A living trust is a fairly straightforward document and can be drawn by an attorney for less than $1,500, or it can be obtained through an online legal service like LegalZoom.com. It is always advisable to have your living trust reviewed by an attorney periodically as life circumstances dictate.
Irrevocable Trust Basics
An irrevocable trust can be a somewhat more complex legal arrangement requiring the help of an attorney. Because there could be current income tax and future estate tax implications in the use of the trust, it’s advisable to work with an estate attorney to draft it.
As with a revocable trust, an irrevocable trust has a grantor, the person who grants or gifts the assets, a trustee, and a beneficiary. The biggest difference is that that grantor no longer maintains control over the trust assets after the grant. Of course, as the grantor, you can dictate the terms, rules and uses of the trust assets; you just can’t change them without the consent of the trustee and the beneficiary.
There are number of reasons why you might establish an irrevocable trust:
- To take advantage of the estate tax exemption and remove taxable assets from your estate.
- To prevent assets from being misused by beneficiaries; assets can be held in trust and distributed with conditions.
- To be able to gift assets or remove them from your estate while still retaining the income from the assets.
- To remove appreciable assets from your estate while still providing your beneficiaries with a step-up basis in valuing the assets for tax purposes.
- To gift a principle residence to your children under more favorable tax rules.
One of the primary uses of an irrevocable trust is to house a life insurance policy which would effectively remove the death proceeds from the estate.
Once thought to be an estate planning tool for the wealthy, people of more modest means are finding plenty of uses for irrevocable trusts. While they probably have less value for people with less than $5 million in assets, it’s important to mindful of the fact that the estate tax laws, exemptions and tax rates change frequently which could increase their value to your estate plan at some point. They can cost more to create and to manage than a revocable trust, so its value would also depend on how much you are trying to protect.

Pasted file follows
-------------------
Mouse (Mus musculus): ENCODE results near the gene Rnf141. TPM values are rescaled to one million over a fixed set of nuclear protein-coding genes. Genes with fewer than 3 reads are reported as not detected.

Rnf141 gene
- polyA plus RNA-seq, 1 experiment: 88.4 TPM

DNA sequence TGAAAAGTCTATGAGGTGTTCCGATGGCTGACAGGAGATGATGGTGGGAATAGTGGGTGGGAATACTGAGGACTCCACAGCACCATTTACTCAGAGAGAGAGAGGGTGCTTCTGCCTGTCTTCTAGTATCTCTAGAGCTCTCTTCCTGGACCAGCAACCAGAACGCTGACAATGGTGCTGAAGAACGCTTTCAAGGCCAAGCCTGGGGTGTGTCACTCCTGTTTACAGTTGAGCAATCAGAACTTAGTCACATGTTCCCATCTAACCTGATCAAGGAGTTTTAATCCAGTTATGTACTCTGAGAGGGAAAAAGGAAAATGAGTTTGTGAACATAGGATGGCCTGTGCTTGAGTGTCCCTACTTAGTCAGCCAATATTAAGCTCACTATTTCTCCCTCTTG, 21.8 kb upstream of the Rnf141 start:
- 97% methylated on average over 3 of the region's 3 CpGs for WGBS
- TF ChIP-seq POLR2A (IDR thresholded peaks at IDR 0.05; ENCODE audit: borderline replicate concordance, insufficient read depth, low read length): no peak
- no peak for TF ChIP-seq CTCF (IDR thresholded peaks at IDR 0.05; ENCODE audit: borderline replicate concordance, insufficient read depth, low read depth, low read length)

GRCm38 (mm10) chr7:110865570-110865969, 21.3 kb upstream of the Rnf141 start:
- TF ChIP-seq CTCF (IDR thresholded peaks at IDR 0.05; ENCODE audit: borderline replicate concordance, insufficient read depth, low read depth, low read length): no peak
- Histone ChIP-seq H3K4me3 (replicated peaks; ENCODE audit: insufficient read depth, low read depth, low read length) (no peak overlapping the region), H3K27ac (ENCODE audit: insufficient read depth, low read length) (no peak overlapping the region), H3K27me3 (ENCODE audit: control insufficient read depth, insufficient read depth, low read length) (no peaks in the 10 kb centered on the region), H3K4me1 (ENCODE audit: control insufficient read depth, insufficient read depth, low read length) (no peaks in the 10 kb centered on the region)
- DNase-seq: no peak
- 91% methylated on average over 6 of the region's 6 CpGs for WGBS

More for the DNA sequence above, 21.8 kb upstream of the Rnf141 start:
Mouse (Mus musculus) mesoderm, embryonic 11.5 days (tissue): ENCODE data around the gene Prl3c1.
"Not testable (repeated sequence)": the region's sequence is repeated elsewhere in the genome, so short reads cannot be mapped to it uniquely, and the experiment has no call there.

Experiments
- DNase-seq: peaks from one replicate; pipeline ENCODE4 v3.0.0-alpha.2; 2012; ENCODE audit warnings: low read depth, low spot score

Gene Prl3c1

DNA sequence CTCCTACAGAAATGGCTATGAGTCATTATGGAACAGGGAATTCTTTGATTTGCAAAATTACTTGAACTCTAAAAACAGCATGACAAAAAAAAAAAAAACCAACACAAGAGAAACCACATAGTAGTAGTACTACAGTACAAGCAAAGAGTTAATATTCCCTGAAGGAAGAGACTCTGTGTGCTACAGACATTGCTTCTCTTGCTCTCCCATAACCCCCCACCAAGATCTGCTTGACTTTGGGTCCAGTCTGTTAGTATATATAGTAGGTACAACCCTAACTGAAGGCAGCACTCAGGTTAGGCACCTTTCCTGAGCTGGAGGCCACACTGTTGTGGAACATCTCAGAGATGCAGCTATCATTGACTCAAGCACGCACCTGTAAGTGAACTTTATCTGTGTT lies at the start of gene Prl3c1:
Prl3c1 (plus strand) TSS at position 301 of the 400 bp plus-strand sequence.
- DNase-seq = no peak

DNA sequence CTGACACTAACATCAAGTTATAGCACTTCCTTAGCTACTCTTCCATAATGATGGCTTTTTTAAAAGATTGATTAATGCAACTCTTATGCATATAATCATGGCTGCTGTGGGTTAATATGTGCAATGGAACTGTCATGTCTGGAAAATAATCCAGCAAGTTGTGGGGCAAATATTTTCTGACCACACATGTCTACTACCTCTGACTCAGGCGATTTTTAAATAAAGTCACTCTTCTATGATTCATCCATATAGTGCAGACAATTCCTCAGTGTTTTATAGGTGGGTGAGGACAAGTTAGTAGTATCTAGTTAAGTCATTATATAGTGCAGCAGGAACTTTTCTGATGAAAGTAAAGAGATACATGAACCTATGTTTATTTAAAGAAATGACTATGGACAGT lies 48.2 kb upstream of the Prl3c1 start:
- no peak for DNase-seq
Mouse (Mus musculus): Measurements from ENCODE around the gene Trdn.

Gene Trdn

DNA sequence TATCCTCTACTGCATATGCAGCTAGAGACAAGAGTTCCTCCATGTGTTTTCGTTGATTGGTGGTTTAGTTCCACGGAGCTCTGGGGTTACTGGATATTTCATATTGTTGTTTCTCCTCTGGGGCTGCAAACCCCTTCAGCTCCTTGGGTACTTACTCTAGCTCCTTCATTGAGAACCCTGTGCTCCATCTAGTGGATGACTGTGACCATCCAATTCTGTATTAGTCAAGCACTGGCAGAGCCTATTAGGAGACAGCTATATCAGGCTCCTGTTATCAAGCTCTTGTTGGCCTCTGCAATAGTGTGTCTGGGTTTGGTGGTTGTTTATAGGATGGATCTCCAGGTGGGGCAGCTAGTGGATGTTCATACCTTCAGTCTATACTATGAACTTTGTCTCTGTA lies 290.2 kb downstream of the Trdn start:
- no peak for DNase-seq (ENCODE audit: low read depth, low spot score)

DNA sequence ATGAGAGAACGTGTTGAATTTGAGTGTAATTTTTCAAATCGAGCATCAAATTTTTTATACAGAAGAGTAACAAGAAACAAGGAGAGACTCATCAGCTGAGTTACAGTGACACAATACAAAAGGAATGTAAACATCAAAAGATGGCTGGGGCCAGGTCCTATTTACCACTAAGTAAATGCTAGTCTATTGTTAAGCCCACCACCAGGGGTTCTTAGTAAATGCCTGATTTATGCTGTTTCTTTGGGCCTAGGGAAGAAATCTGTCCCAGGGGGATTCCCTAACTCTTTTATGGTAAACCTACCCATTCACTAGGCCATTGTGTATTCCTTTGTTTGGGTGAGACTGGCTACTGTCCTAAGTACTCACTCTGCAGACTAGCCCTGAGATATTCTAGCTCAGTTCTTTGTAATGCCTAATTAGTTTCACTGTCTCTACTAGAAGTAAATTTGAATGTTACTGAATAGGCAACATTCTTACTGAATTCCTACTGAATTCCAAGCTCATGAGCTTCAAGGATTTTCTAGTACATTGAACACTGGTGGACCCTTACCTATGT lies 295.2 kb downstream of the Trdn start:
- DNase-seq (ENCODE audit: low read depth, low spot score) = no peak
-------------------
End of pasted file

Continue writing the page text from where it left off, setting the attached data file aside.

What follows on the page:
To Trust or Not to Trust
At the very least, every family could benefit from a revocable living trust. The cost is minimal and they’re easy to administrate. However, it is extremely important to note that a revocable living trust and a Will are not the same. They are two separate legal arrangements and one cannot accomplish the objectives of the other. You still need a will, a power of attorney, and a medical directive all of which operate outside of a revocable trust.
Needless to say, it is strongly recommended to review your estate planning objectives with an estate attorney who can advise you on the suitability of any estate planning tool.
*This content is developed from sources believed to be providing accurate information. The information provided is not written or intended as tax or legal advice and may not be relied on for purposes of avoiding any Federal tax penalties. Individuals are encouraged to seek advice from their own tax or legal counsel. Individuals involved in the estate planning process should work with an estate planning team, including their own personal legal or tax counsel. Neither the information presented nor any opinion expressed constitutes a representation by us of a specific investment or the purchase or sale of any securities. Asset allocation and diversification do not ensure a profit or protect against loss in declining markets. This material was developed and produced by Advisor Websites to provide information on a topic that may be of interest. Copyright 2023 Advisor Websites.